Making street food sense
By promoting Bang Khunthian Chai Thalay as a new street food destination in the city, the Bangkok Metropolitan Administration (BMA) has come to terms with the reality that street food vendors can make a significant contribution to the local economy. Deputy Bangkok governor Amnoy Nimmano announced the promotion plan after a meeting earlier this week with Tourism and Sports Minister Kobkarn Wattanavrangkul.
Under the plan, Bang Khunthian, a district in the southwest of the city which is famous for its seafood dishes, will officially be the third street-food destination, after two hot tourist spots, namely Chinatown in Samphantawong district and Khao San road in Phra Nakhon district.
The city administration also came up with a plan to improve food safety measures and hygiene, provide proper cleaning and prohibit vendors from dumping their waste water into the gutter.
In particular, Minister Kobkarn was quoted as saying she wanted each tourist spot to have its own character, which means each spot should have different designs according to the respective area. The minister was of the view that the proposed design based on Chinese architecture for booths on Yaowarat Road should be adjusted to suit the area’s character.
The decision to keep some prominent food street areas is a major policy U-turn of the BMA which had planned to clear sidewalk food-sales from city pavements — a move that faced fierce criticism. The review of the plan came only after Prime Minister Prayut Chan-o-cha suggested some street food should be spared, without being specific regarding the area that was worth keeping.
Apparently, the prime minister made the comment in response to reports that Bangkok food street had gained an international recognition, in particular voting by CNN that put Bangkok food street as the world’s best. As a result, City Hall decided to spare Khao San and Yaowarat.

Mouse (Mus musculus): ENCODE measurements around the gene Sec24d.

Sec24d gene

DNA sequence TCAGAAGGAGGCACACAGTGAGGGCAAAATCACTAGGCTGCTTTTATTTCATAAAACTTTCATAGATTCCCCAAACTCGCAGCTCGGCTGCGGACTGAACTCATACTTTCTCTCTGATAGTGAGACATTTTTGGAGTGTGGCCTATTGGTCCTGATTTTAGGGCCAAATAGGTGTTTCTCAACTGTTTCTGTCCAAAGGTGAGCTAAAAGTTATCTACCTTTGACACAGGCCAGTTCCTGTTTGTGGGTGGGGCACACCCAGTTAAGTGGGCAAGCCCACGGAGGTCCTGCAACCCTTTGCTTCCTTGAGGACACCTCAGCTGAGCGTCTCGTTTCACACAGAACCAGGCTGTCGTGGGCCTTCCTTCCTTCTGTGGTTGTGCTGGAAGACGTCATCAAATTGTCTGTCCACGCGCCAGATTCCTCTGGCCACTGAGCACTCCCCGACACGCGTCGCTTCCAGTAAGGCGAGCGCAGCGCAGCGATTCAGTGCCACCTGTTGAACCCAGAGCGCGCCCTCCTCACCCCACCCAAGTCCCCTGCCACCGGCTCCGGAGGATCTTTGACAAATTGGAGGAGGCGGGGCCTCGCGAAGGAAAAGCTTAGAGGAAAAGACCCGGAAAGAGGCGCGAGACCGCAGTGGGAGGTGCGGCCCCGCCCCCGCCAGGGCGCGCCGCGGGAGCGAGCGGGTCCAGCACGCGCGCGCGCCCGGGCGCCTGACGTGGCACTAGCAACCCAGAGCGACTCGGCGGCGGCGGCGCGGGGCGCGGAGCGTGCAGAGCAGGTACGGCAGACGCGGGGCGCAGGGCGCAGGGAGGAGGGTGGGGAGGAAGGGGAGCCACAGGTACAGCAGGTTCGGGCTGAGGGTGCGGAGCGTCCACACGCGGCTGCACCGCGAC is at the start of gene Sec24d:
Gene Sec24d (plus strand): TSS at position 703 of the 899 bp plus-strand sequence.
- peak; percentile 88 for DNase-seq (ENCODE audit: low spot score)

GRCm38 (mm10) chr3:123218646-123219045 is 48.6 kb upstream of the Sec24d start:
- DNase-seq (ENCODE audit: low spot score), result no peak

But the BMA, and the government, should look beyond Khao San, Yaowarat and also Bang Khunthian. Keeping street food in the three designated spots is not enough. They must recognise the fact that street food is part of a culinary tradition in Bangkok, like some other big cities.
To start with, it would be wrong to think of maintaining street food areas only to satisfy foreign tourists. On the contrary, street food is equally important for the people of Bangkok.
Driving away food vendors will affect not only the merchants but also city people — several hundred thousand lowto middle-income people, from blue- to white-collar types in the city centre like Pratunam or high-end areas such as Silom or Sukhumvit, who depend on sidewalk eateries. For this large group, it’s part of their way of life, not just the character of a place or something exotic.
Only when the city administration realises this fact, can it work for a more relevant policy. The intention to maintain public order is laudable, but instead of launching a blanket crackdown on street food, what the administration needs to do is to regulate so these small businesses will not be a social burden, as well as attending to hygiene and food safety.
Some particular measures that the city administration should consider include regular sanitary checkups on the vendors, in addition to education in the area of hygiene and food safety. They should avoid some substances that can be harmful to health like preservatives.
At the same time, the vendors must be made aware of the rights of pedestrians so they know their duty is to keep the pavements clean or orderly, not just concentrate on profit-making.
Relocation should be the last option when other measures are not possible, and if that is needed, they must avoid a topdown arrangement.
Those involved in relocation must apply marketing sense, and think about the viability of vendors being relocated.
While keeping public order is important, it’s even more important for city administrators to have a heart and undertake change in a realistic way.